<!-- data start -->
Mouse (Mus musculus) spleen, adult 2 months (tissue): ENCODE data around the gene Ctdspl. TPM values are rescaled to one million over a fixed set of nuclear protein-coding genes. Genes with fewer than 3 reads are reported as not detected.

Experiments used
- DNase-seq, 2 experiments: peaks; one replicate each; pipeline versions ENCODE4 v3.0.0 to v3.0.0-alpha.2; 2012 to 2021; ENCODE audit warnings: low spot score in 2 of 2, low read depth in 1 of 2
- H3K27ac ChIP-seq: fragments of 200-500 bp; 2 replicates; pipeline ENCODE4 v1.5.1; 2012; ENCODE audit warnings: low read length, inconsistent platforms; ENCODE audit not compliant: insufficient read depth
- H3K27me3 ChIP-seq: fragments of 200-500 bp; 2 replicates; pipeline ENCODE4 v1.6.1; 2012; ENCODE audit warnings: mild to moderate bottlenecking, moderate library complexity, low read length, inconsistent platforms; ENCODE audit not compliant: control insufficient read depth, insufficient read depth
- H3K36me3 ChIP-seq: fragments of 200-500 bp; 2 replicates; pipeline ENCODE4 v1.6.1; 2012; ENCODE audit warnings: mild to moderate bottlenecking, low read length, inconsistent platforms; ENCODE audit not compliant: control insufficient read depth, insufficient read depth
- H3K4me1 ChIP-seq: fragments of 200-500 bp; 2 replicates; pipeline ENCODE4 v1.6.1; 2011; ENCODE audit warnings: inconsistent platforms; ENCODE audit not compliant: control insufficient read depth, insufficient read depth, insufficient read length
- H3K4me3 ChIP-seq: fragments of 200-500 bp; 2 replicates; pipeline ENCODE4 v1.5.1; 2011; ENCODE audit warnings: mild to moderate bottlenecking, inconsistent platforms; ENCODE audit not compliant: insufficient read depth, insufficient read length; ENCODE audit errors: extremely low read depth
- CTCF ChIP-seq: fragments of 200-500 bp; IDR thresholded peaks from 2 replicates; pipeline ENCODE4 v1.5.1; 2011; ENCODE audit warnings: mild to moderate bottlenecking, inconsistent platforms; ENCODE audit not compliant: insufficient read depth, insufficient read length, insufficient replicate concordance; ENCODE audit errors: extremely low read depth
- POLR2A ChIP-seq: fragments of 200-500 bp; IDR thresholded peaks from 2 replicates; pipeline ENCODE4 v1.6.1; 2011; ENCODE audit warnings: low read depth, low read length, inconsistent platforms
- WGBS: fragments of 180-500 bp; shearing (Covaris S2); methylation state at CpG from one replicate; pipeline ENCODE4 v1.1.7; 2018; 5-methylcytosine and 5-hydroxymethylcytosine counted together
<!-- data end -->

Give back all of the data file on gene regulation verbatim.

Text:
Mouse (Mus musculus) spleen, adult 2 months (tissue): ENCODE data around the gene Ctdspl. TPM values are rescaled to one million over a fixed set of nuclear protein-coding genes. Genes with fewer than 3 reads are reported as not detected.

Experiments used
- DNase-seq, 2 experiments: peaks; one replicate each; pipeline versions ENCODE4 v3.0.0 to v3.0.0-alpha.2; 2012 to 2021; ENCODE audit warnings: low spot score in 2 of 2, low read depth in 1 of 2
- H3K27ac ChIP-seq: fragments of 200-500 bp; 2 replicates; pipeline ENCODE4 v1.5.1; 2012; ENCODE audit warnings: low read length, inconsistent platforms; ENCODE audit not compliant: insufficient read depth
- H3K27me3 ChIP-seq: fragments of 200-500 bp; 2 replicates; pipeline ENCODE4 v1.6.1; 2012; ENCODE audit warnings: mild to moderate bottlenecking, moderate library complexity, low read length, inconsistent platforms; ENCODE audit not compliant: control insufficient read depth, insufficient read depth
- H3K36me3 ChIP-seq: fragments of 200-500 bp; 2 replicates; pipeline ENCODE4 v1.6.1; 2012; ENCODE audit warnings: mild to moderate bottlenecking, low read length, inconsistent platforms; ENCODE audit not compliant: control insufficient read depth, insufficient read depth
- H3K4me1 ChIP-seq: fragments of 200-500 bp; 2 replicates; pipeline ENCODE4 v1.6.1; 2011; ENCODE audit warnings: inconsistent platforms; ENCODE audit not compliant: control insufficient read depth, insufficient read depth, insufficient read length
- H3K4me3 ChIP-seq: fragments of 200-500 bp; 2 replicates; pipeline ENCODE4 v1.5.1; 2011; ENCODE audit warnings: mild to moderate bottlenecking, inconsistent platforms; ENCODE audit not compliant: insufficient read depth, insufficient read length; ENCODE audit errors: extremely low read depth
- CTCF ChIP-seq: fragments of 200-500 bp; IDR thresholded peaks from 2 replicates; pipeline ENCODE4 v1.5.1; 2011; ENCODE audit warnings: mild to moderate bottlenecking, inconsistent platforms; ENCODE audit not compliant: insufficient read depth, insufficient read length, insufficient replicate concordance; ENCODE audit errors: extremely low read depth
- POLR2A ChIP-seq: fragments of 200-500 bp; IDR thresholded peaks from 2 replicates; pipeline ENCODE4 v1.6.1; 2011; ENCODE audit warnings: low read depth, low read length, inconsistent platforms
- WGBS: fragments of 180-500 bp; shearing (Covaris S2); methylation state at CpG from one replicate; pipeline ENCODE4 v1.1.7; 2018; 5-methylcytosine and 5-hydroxymethylcytosine counted together